• Follows victories against four other courier companies

  • The case is scheduled to run from 24 to 31 July
  • Addison Lee cut its rates last week from GBP 3.75 to GBP 3.50 per delivery.

21 July: A courier will challenge Addison Lee next week at the London Central Employment Tribunal over his employment status and unpaid holiday pay, following a spate of victories by the Independent Workers’ Union of Great Britain (IWGB) on similar grounds against different courier companies.

The IWGB, the leading trade union for workers in the so-called “gig economy”, will argue that Addison Lee was unlawfully classifying courier and union member Christopher Gascoigne as an independent contractor, instead of a worker, thus denying him holiday pay. The case is scheduled to run from24 to 31 July.

Besides holiday pay, workers have the right to the national minimum wage and protection against discrimination, among other things. Employees have additional rights, including sick pay and protection against unfair dismissal.

This case is evermore poignant given that Addison Lee cut their rates unilaterally last week, by 25 pence per job,” says IWGB Vice President and winning claimant in the landmark “gig economy” case Dewhurst v CitySprint, Mags Dewhurst. “ Christopher Gascoigne has worked for Addison Lee for over 8 years, so justice is long overdue.”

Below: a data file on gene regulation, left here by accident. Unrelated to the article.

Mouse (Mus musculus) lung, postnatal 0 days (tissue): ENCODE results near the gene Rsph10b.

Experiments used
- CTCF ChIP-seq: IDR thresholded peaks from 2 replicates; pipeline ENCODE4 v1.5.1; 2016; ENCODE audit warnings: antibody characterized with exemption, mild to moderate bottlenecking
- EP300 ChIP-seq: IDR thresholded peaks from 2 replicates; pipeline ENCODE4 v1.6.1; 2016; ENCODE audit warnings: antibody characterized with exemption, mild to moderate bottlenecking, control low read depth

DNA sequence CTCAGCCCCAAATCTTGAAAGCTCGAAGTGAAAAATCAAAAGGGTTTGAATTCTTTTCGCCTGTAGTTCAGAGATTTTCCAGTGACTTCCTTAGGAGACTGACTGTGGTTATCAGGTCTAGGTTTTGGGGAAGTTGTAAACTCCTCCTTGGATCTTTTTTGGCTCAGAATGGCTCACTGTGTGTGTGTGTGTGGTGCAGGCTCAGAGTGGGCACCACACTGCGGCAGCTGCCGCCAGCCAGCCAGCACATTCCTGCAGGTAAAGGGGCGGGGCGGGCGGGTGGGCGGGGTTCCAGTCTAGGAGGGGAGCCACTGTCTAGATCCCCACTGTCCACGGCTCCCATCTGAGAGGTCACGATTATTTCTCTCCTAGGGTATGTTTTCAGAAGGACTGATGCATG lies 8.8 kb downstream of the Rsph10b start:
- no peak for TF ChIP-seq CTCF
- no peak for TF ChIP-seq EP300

Addison Lee’s courier rates were cut from GBP 3.75 to GBP 3.50 per delivery.

The IWGB has so far won two employment status cases – one against CitySprint and another against Excel – while two other companies – eCourier and The Doctors’ Laboratory(TDL) – voluntarily admitted prior to start of their tribunals that they had unlawfully classified their couriers as independent contractors instead of workers.

In the case of TDL the IWGB has not dropped its claim and demands that the Central Employment Tribunal go further and determine that five couriers are in fact employees. The case will be heard between 13 and 16 November 2017.

The IWGB also awaits a decision by the Central Arbitration Committee over the employment status and union recognition case it brought against food delivery company Deliveroo.

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